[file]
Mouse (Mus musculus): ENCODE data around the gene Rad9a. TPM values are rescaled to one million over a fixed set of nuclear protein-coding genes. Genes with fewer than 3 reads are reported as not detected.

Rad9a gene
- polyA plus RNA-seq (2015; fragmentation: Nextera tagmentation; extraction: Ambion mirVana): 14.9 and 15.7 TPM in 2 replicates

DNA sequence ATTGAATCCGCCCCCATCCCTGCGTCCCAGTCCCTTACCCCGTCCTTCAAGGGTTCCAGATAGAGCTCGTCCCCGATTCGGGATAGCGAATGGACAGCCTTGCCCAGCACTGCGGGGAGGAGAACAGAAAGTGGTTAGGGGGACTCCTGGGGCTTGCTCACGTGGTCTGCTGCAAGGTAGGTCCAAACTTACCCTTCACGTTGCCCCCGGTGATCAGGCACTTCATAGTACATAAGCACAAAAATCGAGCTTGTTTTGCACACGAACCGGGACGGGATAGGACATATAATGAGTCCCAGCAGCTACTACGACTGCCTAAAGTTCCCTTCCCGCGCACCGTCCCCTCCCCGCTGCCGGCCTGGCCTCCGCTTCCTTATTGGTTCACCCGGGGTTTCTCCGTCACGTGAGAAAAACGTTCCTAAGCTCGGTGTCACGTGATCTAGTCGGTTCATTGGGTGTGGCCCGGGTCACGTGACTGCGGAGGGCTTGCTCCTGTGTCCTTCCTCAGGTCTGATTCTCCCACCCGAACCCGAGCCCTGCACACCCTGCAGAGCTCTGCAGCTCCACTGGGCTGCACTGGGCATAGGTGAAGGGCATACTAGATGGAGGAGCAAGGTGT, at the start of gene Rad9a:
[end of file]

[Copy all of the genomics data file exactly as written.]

Mouse (Mus musculus): ENCODE data around the gene Rad9a. TPM values are rescaled to one million over a fixed set of nuclear protein-coding genes. Genes with fewer than 3 reads are reported as not detected.

Rad9a gene
- polyA plus RNA-seq (2015; fragmentation: Nextera tagmentation; extraction: Ambion mirVana): 14.9 and 15.7 TPM in 2 replicates

DNA sequence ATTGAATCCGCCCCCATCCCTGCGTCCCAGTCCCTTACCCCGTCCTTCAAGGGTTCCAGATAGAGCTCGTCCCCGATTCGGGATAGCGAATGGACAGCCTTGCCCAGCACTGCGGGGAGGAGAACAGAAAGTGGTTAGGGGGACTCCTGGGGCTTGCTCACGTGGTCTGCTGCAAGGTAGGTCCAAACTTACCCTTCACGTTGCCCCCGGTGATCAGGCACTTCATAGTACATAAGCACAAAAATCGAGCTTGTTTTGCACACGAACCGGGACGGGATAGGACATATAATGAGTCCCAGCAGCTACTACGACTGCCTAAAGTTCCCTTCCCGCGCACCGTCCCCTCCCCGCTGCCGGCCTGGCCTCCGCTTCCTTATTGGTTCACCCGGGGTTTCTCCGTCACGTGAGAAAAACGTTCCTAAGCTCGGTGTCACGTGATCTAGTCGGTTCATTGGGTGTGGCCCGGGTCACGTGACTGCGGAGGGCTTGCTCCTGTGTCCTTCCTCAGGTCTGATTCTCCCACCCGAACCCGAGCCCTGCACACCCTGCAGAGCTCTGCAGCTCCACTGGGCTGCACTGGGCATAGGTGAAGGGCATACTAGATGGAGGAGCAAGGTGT, at the start of gene Rad9a: